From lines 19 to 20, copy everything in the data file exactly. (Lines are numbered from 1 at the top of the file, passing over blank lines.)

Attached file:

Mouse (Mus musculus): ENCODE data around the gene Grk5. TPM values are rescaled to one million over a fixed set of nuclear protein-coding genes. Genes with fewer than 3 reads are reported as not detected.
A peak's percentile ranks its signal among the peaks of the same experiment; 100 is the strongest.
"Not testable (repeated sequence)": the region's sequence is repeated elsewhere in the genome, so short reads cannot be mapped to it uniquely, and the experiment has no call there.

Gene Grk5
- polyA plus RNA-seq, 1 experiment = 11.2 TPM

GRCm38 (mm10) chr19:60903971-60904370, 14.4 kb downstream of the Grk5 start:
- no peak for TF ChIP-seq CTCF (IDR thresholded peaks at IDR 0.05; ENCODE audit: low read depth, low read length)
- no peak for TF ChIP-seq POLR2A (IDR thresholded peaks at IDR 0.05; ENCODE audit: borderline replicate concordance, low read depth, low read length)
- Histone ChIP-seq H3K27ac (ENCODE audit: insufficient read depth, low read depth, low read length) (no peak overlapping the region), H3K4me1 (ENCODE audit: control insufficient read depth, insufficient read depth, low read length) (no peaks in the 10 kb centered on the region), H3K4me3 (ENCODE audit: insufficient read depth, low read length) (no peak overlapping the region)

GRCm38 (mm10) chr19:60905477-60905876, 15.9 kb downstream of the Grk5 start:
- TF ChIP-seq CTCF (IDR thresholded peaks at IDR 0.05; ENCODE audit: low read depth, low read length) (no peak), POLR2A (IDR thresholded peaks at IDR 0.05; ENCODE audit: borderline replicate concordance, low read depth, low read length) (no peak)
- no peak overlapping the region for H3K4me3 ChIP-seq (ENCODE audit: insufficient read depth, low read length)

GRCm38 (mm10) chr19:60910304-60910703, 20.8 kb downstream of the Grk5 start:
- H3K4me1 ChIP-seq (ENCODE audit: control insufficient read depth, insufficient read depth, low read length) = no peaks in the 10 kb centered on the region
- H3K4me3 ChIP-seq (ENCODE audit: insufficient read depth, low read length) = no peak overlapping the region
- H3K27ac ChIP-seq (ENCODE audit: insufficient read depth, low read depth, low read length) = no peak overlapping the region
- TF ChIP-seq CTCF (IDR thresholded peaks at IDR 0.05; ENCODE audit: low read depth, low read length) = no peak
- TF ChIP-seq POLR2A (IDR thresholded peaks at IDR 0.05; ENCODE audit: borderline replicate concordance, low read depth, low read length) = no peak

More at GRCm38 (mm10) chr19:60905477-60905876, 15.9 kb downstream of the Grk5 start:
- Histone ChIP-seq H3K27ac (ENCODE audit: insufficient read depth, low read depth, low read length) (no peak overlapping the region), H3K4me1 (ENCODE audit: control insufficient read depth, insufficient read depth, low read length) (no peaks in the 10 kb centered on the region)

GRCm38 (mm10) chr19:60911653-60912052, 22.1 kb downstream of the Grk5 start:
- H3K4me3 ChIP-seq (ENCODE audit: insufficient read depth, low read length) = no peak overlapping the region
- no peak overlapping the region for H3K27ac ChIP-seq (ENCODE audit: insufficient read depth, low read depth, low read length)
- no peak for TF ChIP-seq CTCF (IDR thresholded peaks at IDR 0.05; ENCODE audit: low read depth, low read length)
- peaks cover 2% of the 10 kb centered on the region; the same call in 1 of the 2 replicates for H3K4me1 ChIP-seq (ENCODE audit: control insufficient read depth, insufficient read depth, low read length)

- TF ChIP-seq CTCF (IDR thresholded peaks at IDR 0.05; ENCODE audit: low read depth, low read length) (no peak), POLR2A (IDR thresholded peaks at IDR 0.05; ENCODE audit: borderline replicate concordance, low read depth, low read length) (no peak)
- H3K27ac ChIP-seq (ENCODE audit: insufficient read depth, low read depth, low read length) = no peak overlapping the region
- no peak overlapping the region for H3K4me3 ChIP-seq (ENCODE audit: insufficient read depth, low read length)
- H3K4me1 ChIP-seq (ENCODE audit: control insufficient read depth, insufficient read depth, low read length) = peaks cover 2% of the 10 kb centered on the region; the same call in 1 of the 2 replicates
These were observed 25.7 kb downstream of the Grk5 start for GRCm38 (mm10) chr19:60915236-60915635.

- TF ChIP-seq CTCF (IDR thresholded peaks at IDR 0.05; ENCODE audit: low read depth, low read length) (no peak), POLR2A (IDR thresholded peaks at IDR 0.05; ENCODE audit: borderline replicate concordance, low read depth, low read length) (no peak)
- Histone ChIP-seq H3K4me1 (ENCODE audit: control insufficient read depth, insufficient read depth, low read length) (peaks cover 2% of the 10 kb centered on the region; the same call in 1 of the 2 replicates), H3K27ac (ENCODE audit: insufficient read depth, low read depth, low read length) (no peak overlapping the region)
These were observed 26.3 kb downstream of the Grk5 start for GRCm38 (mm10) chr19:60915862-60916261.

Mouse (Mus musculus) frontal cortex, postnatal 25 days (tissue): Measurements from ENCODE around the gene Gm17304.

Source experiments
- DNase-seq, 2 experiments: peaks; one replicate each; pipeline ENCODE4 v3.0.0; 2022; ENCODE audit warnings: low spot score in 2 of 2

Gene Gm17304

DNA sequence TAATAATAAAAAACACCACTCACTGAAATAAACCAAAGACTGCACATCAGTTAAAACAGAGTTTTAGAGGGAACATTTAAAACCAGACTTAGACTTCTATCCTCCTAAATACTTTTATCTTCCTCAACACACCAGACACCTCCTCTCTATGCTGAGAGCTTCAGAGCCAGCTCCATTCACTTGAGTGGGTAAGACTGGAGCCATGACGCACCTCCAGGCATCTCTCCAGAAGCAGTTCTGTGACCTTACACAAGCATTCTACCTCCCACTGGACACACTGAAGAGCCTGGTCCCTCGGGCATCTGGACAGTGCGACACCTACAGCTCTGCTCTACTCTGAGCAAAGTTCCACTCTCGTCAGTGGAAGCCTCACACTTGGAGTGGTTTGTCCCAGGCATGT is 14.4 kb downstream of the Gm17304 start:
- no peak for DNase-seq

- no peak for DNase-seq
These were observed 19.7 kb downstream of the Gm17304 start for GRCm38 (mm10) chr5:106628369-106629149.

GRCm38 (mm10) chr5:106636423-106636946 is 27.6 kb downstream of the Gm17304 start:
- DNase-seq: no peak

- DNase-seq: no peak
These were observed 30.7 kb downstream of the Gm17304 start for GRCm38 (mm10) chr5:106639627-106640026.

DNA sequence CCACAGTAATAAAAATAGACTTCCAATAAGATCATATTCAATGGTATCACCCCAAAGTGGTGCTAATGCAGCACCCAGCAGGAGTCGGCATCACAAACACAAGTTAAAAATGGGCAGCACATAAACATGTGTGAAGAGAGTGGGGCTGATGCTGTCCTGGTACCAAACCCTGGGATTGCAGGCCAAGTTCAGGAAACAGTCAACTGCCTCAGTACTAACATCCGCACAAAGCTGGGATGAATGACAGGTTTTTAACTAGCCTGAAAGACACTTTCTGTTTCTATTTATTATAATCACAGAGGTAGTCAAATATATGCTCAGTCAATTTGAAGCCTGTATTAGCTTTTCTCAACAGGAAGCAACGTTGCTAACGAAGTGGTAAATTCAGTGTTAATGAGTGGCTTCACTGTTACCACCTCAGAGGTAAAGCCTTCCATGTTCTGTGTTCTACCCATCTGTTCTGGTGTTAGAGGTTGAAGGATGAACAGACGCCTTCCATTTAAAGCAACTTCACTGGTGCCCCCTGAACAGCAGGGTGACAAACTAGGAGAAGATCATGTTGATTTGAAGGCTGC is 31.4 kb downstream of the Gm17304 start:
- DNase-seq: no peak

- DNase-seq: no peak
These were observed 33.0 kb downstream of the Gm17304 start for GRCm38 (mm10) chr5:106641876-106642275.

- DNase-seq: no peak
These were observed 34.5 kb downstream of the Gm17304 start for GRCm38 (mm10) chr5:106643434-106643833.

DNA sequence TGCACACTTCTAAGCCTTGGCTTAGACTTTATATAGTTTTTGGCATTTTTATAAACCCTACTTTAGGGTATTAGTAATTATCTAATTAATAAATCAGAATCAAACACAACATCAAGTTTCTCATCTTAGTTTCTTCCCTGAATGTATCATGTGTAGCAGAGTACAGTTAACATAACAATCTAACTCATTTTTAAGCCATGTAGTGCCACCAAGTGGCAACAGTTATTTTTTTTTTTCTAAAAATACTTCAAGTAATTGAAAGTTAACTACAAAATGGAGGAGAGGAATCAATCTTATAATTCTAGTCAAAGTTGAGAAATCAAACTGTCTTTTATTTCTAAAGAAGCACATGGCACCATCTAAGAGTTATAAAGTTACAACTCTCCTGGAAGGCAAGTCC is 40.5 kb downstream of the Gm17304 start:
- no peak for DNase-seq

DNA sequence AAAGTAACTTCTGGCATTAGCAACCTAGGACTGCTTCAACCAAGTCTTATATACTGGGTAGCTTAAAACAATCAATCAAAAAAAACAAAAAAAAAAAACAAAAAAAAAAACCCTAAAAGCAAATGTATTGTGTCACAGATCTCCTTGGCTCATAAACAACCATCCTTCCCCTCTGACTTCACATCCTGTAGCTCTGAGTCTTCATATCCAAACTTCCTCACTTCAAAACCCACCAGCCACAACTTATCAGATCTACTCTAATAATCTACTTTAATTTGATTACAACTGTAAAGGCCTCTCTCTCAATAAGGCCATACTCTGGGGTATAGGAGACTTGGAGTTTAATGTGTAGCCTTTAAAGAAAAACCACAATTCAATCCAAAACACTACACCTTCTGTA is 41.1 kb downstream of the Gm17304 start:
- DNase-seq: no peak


More at GRCm38 (mm10) chr19:60905477-60905876, 15.9 kb downstream of the Grk5 start:
- Histone ChIP-seq H3K27ac (ENCODE audit: insufficient read depth, low read depth, low read length) (no peak overlapping the region), H3K4me1 (ENCODE audit: control insufficient read depth, insufficient read depth, low read length) (no peaks in the 10 kb centered on the region)